Quinn, Blunt add voices to concerns about riverST. LOUIS (AP) — Illinois Gov. Pat Quinn and U.S. Sen. Roy Blunt of Missouri are joining the chorus expressing concern over the Army Corps of Engineers’ plan to reduce flow from a Missouri River reservoir, a move that could significantly affect shipping on the Mississippi River.
ST. LOUIS (AP) — Illinois Gov. Pat Quinn and U.S. Sen. Roy Blunt of Missouri are joining the chorus expressing concern over the Army Corps of Engineers’ plan to reduce flow from a Missouri River reservoir, a move that could significantly affect shipping on the Mississippi River.
The corps will drastically reduce the Missouri River flow at Gavins Point Dam in far southeastern South Dakota on or around Nov. 23. Plans call for the current amount of release — 36,500 cubic feet per second — to eventually decline to 12,000 cubic feet per second over the course of several days.
Jody Farhat, chief of the Water Management Division for the Northwestern Division of the corps, said Thursday the move is necessary because of drought conditions on the upper Mississippi River.
Farhat said recreation in the areas north of the dam has already been affected by the declining amount of water. She also said that if the drought persists into next year as expected, things such as hydropower could also be affected.
The reduction will mean less water from the Missouri flowing into the Mississippi, which is already low due to the summer's drought. Barge industry officials and politicians fear it will dry up even further between St. Louis and Cairo, Ill., so much so that barge traffic may be halted.
Unless a significant amount of rain falls, barge industry officials and businesses that send goods down the river say the shutdown could occur around Dec. 10, a costly move that would affect the barge industry and agricultural and fuel companies, among others, that rely on the Mississippi to ship their goods.
Missouri Gov. Jay Nixon last week encouraged the corps to maintain the existing flow. Quinn, also a Democrat, made a similar plea Wednesday.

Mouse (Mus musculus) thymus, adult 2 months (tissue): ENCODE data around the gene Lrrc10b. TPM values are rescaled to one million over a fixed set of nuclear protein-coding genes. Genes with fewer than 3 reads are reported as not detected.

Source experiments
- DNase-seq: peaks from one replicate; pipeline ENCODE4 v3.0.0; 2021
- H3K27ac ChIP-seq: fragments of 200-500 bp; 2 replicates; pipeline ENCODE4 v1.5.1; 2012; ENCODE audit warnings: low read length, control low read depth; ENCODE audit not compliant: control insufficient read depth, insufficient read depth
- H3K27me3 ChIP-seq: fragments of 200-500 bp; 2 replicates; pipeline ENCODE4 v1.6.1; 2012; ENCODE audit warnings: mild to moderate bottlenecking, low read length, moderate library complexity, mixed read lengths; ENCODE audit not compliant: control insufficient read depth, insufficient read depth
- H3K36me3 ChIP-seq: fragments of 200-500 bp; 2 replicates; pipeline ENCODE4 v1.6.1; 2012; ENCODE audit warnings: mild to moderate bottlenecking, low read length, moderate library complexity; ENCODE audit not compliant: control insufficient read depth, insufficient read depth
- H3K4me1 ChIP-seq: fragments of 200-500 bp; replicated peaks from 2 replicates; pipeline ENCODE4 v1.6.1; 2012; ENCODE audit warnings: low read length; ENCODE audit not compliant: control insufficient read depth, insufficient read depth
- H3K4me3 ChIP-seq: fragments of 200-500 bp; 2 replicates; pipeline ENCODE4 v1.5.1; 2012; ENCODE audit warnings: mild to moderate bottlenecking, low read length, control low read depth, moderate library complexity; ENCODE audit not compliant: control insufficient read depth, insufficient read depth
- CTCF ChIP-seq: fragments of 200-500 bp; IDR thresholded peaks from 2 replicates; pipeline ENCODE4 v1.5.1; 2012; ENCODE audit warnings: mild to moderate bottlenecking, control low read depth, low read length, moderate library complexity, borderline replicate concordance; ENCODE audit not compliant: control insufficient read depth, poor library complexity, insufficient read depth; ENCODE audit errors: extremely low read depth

“I am writing to urge your cooperation with the states of Illinois and Missouri to ensure every effort is made to maximize commerce on our rivers, and to promote the export of American goods across the world market,” Quinn wrote in a letter to Jo-Ellen Darcy, assistant secretary of the Army for Civil Works. He cited precedent, saying the corps has occasionally released additional water during the winter to meet drinking water and power generation demands.
Blunt, a Republican, said the reduction creates a “navigation issue” for the Mississippi River. He said in a statement to The Associated Press on Thursday that he has reached out to other senators from states along the rivers, “and ultimately I want to ensure the Army Corps has the ability to meet the needs of the whole system.”
Throughout much of the Midwest, the soil is bone-dry because of the worst drought in decades, which climatologists expect to continue into 2013. The weekly U.S. Drought Monitor map released Thursday showed that roughly 59 percent of the land in the lower 48 states was experiencing some degree of drought, down only about a half of a percentage point from the previous week.
Barge industry trade groups also have urged the corps to keep the water flowing. Barges carry 20 percent of the country's coal and more than 60 percent of its grain exports. Other cargo — such as petroleum products, lumber, sand, industrial chemicals and fertilizer — also gets shipped along the Mississippi River.
Currently, the Mississippi's level is so low that barges are required to carry lighter loads, which costs more per ton to move cargo but reduces the chance of running aground.
One estimate put barge industry losses at $1 billion the last time the Mississippi was this low, roughly a quarter century ago.
Mike Petersen in the Army Corps’ St. Louis office said efforts have been under way for months to avoid a Mississippi River shutdown. Dredging operations that normally begin in August started in July.
The corps also plans to use explosives to blast away treacherous rock formations at the bottom of the river near two southern Illinois towns, Thebes and Grand Tower, though that won't begin until February.